Thursday, February 20, 2014

TRUE GREATNESS (Mark Chapter 9)

 “Those four words stood out in bold print.  They appeared as if they were forming an enormous monument, each letter seemingly chiseled out of granite.  At the base of this strange “monument” were hundreds, perhaps thousands, of people with their arms held up high, as if worshipping at a shrine.  And then in very small letters, this caption appeared at the bottom of the editorial cartoon: “Speaking of American cults…” (Chuck R. Swindoll; Improving Your Serve; 1981 Word Publishing, p 28).

Self-worship is the norm to which we all gravitate.  Sin is the cause.  The lust of the flesh, the lust of eyes, the boastful pride of life—demand attention.  They tell us to always do that which is best for “self.”  “Looking out for number one (i.e. self)” is the mantra of lost humanity.  “As sinfully and culturally defined, pursuing greatness looks like this: Individuals motivated by self-interest, self-indulgence, and a false sense of self-sufficiency pursue selfish ambition for the purpose of self-glorification” (C. J. Mahaney; Humility: True Greatness; c 2005 Sovereign Grace Ministries; p. 44).

The disciples couldn’t understand what Jesus’ was talking about when He spoke of His pending sacrifice (Mark 9:32).  He was their Master—what were these words of suffering and death?  They had heard Him speak of the same things before. That was when “Peter took Him aside and began to rebuke Him” (Mark 8:32).  But they did not understand and remained ignorant until after His death.  They were not setting their minds on God’s interests (Mark 8:33).  They were not thinking of things from God’s perspective.  Jesus’ servant-minded manner of life and ultimate act of self-sacrifice are diametrically opposed to the spirit of this world.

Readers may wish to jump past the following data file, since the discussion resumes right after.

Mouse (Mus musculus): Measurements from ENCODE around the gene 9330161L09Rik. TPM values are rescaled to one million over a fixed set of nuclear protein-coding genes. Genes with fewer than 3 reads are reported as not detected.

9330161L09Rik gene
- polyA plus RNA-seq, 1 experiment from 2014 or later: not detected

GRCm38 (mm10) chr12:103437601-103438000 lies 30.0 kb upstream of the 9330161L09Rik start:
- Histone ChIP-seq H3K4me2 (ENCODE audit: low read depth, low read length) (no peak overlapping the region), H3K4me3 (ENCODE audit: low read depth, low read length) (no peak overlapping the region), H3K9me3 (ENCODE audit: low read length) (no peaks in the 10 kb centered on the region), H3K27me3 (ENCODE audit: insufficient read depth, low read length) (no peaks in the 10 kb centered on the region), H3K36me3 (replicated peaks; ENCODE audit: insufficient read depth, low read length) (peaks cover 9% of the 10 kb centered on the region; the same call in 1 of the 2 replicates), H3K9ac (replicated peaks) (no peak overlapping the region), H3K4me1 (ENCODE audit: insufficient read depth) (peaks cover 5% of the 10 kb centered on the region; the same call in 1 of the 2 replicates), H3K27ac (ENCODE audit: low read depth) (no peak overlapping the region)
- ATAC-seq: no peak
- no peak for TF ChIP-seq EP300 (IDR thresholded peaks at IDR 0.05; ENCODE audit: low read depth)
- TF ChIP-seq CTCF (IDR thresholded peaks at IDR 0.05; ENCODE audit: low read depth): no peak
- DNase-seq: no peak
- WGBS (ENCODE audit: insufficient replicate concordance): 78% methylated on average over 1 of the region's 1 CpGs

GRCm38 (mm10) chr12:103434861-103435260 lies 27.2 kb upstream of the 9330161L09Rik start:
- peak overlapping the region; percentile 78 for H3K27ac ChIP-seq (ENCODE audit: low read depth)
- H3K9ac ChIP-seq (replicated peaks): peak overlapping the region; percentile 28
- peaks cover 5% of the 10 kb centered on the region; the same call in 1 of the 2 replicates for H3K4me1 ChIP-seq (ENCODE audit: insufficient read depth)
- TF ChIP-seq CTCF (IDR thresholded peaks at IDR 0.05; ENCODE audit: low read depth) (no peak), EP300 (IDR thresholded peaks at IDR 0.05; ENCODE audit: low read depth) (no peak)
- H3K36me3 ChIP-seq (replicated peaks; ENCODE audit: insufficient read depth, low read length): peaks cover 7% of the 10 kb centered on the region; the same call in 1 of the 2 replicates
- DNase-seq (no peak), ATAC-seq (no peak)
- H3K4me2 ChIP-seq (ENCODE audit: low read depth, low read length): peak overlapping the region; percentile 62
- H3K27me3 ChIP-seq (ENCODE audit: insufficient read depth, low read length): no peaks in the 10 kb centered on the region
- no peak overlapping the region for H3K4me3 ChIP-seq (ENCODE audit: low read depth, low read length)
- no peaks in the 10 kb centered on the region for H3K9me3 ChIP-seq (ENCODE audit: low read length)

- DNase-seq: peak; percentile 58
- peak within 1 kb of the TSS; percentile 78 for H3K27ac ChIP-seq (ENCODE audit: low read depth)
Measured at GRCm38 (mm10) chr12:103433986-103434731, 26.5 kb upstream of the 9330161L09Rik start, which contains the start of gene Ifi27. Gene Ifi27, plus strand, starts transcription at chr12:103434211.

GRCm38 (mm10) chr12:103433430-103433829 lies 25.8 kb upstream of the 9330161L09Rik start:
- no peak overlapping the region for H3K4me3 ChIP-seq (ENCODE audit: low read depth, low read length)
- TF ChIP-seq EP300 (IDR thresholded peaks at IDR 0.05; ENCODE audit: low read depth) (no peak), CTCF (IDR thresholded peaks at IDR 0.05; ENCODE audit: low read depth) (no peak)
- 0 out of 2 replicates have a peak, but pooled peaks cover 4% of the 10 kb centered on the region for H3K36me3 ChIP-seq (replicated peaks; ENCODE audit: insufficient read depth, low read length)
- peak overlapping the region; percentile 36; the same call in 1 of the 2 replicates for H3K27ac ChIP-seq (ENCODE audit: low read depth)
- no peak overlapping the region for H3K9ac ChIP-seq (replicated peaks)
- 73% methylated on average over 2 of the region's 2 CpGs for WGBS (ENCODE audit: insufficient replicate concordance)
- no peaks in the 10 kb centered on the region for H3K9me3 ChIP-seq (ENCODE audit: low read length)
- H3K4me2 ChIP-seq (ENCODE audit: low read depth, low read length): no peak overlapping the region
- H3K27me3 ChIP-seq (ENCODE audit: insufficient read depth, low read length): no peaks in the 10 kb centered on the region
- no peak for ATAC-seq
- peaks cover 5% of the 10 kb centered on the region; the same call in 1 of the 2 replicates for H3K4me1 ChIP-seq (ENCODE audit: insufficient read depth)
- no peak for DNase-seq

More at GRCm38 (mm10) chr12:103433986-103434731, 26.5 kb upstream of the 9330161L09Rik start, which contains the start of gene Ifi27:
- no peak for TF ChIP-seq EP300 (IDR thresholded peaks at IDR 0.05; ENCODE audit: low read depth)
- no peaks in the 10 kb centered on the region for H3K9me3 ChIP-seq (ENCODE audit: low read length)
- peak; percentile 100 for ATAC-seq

Jesus was teaching His disciples about sacrifice, they were arguing amongst themselves about greatness.  They had a discussion about it (Mark 9:34).  On a future occasion, after He humbly washed their feet and shared a supper, partaking together of symbols which spoke of His pending sacrifice, they would argue again about the very same thing (Cf. John 13:1-15; Luke 22:14-24). 

What criteria did they espouse as a basis for measuring such a thing-- Good looks, intellect, strength, cleverness?  How are we to measure true greatness?  Our society puts forth movie stars, rich folks, athletes, and famous people as the truly “great” people.  Children are taught to aspire to greatness in these ways.  The world says that greatness is found at the top.    What does God say? 

Jesus said, “If anyone wants to be first, he shall be last of all, and servant of all.”  True greatness is measured in terms of God’s standard and was revealed to us in the person of Jesus Christ.  He, the greatest of all, came as the servant of all (Mark 10:45).  He left His Father’s throne above and came to dwell among lost and needy sinners.  The way up was down.  In God’s economy true greatness is serving others to the glory of God.  Jesus has worked, through His death, to save self-centered sinners that they might be forgiven of sin and transformed to walk in newness of life.  His greatness is made manifest in their lives as they follow in His steps, taking on His same self-sacrificing nature.  Donald English, “At the source of all Christian service in the world is the crucified and risen Lord who died to liberate us into such service” (Cf. Philippians 2:3-5).  Jesus died and rose again to deliver and transform sin-selfish rebels into God-glorifying servants.  True greatness is measured and founded in the One who came to serve.

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